A particularly gruesome attack was the attack on my aunt. She was pregnant and could not run away. A few attackers grabbed her and cut open her belly. They removed the fetus, stabbed it and then stabbed my aunt, killing both of them. Their dead bodies were inhumanely tossed into a burning house.
– Darfurian Victim Applicant “Y.E.”
Unfortunately, the above narrative is typical of the stories that we heard when we interviewed hundreds of Darfurians who fled the genocide in Darfur perpetrated by the country’s President Omar Hassan Ahmad Al-Bashir. We began conducting these interviews in 2005, and afterward, our co-founders, Wanda Akin and Raymond Brown, began acting as Legal Representatives of Victims in the Darfur Situation and in the case against President Bashir at the International Criminal Court (ICC). The interviews took place in Europe, Africa, and largely, in the United States.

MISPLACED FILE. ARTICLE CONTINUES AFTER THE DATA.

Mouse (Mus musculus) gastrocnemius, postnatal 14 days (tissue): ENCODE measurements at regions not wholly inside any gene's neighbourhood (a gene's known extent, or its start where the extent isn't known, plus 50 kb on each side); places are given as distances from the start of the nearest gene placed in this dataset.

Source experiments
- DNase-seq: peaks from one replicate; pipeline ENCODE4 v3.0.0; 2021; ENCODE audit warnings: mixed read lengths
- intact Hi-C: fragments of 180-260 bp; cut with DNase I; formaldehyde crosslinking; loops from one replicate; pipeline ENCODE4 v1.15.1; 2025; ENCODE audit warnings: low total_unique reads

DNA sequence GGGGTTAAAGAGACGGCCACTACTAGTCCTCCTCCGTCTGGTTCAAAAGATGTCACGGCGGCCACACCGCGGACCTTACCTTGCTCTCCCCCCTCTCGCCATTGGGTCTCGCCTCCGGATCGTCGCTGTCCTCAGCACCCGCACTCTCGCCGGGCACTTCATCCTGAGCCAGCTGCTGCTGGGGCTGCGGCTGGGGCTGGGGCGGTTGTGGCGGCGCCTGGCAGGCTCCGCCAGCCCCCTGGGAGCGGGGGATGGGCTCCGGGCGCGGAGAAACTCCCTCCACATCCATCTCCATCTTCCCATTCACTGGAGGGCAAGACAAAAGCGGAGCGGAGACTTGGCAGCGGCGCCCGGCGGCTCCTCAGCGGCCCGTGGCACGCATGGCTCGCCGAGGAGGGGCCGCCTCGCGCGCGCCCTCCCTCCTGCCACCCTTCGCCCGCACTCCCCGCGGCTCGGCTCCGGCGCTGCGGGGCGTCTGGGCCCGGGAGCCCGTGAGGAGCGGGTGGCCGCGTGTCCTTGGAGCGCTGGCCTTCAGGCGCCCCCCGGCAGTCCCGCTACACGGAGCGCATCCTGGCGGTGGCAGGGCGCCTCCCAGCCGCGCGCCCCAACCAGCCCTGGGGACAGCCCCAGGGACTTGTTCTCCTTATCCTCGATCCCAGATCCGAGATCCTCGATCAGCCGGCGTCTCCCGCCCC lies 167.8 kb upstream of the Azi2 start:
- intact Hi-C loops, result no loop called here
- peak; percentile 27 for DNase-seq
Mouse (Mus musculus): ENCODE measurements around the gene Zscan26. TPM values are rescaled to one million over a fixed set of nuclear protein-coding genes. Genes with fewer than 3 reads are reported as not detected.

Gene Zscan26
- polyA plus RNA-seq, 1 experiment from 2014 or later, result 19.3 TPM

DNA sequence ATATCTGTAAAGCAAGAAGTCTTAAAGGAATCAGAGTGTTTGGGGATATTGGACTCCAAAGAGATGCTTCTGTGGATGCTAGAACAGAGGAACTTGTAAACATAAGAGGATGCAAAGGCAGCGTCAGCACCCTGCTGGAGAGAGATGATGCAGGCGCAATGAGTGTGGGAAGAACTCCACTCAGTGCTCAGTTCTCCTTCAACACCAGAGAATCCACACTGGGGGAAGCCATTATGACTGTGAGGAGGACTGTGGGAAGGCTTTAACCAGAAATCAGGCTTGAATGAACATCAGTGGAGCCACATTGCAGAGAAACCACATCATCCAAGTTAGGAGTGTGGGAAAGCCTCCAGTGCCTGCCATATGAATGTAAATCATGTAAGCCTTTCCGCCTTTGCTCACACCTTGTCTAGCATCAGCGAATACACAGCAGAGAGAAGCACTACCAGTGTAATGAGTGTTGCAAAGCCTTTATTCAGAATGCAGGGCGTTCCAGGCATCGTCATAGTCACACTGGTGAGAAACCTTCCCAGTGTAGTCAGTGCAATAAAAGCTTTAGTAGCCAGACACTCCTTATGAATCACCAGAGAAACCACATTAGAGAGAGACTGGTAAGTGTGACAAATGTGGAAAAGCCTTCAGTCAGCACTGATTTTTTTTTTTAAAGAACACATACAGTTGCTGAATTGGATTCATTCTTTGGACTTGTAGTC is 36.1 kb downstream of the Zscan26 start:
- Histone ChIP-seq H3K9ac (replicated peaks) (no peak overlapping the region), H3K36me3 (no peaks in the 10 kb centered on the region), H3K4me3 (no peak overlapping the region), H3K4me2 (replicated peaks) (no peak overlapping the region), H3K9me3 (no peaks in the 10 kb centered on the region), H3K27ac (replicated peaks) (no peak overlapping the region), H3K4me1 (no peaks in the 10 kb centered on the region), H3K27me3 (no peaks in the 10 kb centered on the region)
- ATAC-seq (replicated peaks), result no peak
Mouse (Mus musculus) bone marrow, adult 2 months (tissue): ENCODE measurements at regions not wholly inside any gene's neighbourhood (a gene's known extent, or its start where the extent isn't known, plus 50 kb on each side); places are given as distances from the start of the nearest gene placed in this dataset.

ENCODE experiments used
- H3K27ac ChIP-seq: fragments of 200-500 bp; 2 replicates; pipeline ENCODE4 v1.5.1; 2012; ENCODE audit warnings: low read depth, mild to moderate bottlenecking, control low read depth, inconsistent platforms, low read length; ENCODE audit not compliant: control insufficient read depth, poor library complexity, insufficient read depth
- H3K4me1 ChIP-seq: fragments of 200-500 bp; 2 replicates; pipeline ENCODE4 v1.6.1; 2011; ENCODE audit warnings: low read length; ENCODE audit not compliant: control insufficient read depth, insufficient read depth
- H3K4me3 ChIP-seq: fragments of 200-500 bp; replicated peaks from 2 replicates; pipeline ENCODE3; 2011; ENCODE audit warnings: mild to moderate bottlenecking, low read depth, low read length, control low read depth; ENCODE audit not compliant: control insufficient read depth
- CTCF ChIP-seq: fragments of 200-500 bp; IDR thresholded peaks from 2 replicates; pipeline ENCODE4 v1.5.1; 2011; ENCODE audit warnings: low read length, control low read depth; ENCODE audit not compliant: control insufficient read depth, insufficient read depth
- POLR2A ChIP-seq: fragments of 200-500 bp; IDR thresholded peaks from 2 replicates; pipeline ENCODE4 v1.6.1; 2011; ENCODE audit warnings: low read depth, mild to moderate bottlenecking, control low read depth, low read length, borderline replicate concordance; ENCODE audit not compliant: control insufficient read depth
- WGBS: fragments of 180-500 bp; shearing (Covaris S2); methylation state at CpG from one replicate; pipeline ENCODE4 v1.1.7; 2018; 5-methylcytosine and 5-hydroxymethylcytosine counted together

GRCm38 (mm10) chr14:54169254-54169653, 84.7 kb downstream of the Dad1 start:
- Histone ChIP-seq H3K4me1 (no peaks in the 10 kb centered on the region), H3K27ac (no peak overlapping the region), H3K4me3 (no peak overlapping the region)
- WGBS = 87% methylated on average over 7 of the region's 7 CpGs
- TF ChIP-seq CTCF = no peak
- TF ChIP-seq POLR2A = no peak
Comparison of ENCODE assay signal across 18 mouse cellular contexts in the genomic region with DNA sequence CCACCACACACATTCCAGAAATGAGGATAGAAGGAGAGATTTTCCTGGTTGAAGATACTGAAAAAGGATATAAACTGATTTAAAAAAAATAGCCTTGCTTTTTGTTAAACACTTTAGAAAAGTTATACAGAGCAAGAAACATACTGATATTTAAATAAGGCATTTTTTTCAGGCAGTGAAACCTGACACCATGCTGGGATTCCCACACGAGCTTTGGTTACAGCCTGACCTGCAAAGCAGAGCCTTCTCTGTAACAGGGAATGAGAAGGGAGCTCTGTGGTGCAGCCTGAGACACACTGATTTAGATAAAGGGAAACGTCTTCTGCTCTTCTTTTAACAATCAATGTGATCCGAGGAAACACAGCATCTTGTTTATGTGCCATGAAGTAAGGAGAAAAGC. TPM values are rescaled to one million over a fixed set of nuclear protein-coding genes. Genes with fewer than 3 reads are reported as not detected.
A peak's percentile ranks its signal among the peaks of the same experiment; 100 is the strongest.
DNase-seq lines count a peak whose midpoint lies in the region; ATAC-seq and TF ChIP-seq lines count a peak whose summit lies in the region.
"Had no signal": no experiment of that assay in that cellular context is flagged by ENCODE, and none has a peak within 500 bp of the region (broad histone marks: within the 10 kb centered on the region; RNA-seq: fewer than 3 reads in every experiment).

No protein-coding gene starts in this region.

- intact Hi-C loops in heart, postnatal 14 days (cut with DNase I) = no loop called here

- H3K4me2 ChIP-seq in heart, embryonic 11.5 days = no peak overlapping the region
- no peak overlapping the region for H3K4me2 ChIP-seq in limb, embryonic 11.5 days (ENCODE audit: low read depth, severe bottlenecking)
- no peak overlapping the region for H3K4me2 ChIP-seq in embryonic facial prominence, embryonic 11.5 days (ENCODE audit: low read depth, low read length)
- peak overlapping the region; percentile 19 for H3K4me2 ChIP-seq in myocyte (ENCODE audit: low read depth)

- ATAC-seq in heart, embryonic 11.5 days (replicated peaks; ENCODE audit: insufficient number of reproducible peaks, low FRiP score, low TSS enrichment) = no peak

While working with members of this Diaspora, we noticed a community-wide malaise, detachment, and depression that had developed as a result of the trauma experienced by them in Darfur and the difficulties faced when adapting to a new environment as a refugee, asylee, or immigrant in a foreign country.
With Bashir and others subject to arrest warrants by the ICC still at large and with permanent comprehensive peace in Sudan proving difficult to achieve, we decided to look more closely at the Darfurian Diaspora’s situation and whether it would be possible to assist them in addressing the short- and long-term impacts of their condition now. We believe the answer is yes.
And, thus, the Health and Reparations Project (HARP) was born.